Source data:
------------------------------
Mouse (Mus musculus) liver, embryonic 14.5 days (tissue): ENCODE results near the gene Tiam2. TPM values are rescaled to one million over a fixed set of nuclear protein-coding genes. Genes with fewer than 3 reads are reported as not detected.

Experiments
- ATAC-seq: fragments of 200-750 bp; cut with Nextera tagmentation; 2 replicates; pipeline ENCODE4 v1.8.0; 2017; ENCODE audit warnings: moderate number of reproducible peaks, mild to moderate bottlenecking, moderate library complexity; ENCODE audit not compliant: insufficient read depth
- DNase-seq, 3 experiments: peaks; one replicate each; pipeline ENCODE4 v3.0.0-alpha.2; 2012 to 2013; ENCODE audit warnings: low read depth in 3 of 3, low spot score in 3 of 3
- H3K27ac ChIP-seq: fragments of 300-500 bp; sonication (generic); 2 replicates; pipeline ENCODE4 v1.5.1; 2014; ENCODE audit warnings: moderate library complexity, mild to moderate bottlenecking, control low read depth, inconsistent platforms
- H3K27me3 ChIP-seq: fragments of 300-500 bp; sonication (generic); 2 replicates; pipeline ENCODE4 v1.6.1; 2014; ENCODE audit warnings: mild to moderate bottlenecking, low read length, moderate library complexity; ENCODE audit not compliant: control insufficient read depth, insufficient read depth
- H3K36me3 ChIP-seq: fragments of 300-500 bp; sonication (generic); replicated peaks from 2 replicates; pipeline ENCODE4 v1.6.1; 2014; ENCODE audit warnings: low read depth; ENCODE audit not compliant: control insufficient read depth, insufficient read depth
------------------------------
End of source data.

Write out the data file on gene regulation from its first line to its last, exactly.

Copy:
Mouse (Mus musculus) liver, embryonic 14.5 days (tissue): ENCODE results near the gene Tiam2. TPM values are rescaled to one million over a fixed set of nuclear protein-coding genes. Genes with fewer than 3 reads are reported as not detected.

Experiments
- ATAC-seq: fragments of 200-750 bp; cut with Nextera tagmentation; 2 replicates; pipeline ENCODE4 v1.8.0; 2017; ENCODE audit warnings: moderate number of reproducible peaks, mild to moderate bottlenecking, moderate library complexity; ENCODE audit not compliant: insufficient read depth
- DNase-seq, 3 experiments: peaks; one replicate each; pipeline ENCODE4 v3.0.0-alpha.2; 2012 to 2013; ENCODE audit warnings: low read depth in 3 of 3, low spot score in 3 of 3
- H3K27ac ChIP-seq: fragments of 300-500 bp; sonication (generic); 2 replicates; pipeline ENCODE4 v1.5.1; 2014; ENCODE audit warnings: moderate library complexity, mild to moderate bottlenecking, control low read depth, inconsistent platforms
- H3K27me3 ChIP-seq: fragments of 300-500 bp; sonication (generic); 2 replicates; pipeline ENCODE4 v1.6.1; 2014; ENCODE audit warnings: mild to moderate bottlenecking, low read length, moderate library complexity; ENCODE audit not compliant: control insufficient read depth, insufficient read depth
- H3K36me3 ChIP-seq: fragments of 300-500 bp; sonication (generic); replicated peaks from 2 replicates; pipeline ENCODE4 v1.6.1; 2014; ENCODE audit warnings: low read depth; ENCODE audit not compliant: control insufficient read depth, insufficient read depth